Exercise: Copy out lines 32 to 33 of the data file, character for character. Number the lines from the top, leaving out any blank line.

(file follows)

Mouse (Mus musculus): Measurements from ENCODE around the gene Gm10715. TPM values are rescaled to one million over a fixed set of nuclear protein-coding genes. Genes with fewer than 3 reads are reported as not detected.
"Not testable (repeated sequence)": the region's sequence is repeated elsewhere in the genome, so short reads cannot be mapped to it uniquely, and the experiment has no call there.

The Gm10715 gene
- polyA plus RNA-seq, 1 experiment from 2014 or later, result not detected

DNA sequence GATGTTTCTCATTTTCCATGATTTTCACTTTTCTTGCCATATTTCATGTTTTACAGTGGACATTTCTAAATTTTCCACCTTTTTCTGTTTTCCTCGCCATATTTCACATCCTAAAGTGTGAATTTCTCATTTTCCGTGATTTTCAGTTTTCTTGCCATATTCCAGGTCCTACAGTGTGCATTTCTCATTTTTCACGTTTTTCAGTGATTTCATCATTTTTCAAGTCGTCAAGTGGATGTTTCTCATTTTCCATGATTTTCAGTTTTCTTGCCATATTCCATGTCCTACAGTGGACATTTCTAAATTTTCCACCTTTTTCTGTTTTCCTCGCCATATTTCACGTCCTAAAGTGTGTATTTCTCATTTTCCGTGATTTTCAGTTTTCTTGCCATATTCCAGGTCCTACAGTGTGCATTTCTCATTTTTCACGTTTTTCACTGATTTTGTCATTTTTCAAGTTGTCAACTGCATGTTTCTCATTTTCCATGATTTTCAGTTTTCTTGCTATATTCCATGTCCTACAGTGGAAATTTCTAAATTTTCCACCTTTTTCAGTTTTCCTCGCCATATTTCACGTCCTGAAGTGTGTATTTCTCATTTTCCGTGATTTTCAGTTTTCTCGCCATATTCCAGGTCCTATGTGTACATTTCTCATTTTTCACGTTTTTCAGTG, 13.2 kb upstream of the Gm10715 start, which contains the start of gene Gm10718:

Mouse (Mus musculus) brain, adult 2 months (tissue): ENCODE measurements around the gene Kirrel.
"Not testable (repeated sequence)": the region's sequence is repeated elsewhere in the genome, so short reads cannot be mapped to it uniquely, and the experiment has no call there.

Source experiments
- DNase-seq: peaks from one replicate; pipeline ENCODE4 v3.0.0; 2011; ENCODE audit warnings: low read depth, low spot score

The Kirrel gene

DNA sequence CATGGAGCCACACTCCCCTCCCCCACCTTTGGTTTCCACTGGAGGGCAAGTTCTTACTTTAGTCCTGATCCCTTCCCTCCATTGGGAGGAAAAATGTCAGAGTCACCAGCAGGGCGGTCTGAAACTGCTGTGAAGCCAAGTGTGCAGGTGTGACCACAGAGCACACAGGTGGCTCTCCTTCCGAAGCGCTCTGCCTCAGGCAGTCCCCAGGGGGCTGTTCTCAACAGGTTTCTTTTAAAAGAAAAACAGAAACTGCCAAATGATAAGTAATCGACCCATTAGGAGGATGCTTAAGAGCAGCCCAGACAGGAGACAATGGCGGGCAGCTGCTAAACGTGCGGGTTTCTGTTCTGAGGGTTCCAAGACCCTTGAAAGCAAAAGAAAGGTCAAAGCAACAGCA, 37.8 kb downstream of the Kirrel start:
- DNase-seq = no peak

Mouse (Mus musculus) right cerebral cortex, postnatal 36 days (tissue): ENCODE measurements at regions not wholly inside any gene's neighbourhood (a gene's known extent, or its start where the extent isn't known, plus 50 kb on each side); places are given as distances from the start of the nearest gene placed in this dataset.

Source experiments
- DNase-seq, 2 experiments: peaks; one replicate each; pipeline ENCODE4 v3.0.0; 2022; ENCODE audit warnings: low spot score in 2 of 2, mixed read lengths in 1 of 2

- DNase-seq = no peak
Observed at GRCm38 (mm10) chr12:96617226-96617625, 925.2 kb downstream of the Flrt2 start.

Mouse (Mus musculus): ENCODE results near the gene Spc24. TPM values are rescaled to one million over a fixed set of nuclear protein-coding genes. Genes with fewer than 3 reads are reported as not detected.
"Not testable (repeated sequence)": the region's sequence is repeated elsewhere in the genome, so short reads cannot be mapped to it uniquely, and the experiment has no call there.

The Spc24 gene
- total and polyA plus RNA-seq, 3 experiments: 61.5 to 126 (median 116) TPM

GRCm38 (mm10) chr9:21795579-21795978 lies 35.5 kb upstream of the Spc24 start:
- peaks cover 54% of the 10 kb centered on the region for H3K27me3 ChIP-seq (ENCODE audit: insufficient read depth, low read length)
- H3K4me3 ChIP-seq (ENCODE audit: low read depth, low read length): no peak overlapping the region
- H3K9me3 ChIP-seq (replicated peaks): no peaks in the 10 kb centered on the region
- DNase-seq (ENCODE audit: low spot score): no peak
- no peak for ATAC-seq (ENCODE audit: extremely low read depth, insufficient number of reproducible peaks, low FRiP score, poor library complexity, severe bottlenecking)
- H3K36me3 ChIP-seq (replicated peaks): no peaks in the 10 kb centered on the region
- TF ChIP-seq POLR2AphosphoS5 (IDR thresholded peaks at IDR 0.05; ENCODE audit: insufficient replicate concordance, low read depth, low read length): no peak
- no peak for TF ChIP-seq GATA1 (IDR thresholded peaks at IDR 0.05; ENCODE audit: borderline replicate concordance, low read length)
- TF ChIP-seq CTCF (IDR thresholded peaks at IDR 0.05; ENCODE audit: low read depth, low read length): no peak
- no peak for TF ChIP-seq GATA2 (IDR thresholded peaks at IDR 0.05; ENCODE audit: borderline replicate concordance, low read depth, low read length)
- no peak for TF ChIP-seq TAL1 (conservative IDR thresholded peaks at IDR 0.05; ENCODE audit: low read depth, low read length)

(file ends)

- no peak for TF ChIP-seq GATA2 (IDR thresholded peaks at IDR 0.05; ENCODE audit: borderline replicate concordance, low read depth, low read length)
- no peak for TF ChIP-seq TAL1 (conservative IDR thresholded peaks at IDR 0.05; ENCODE audit: low read depth, low read length)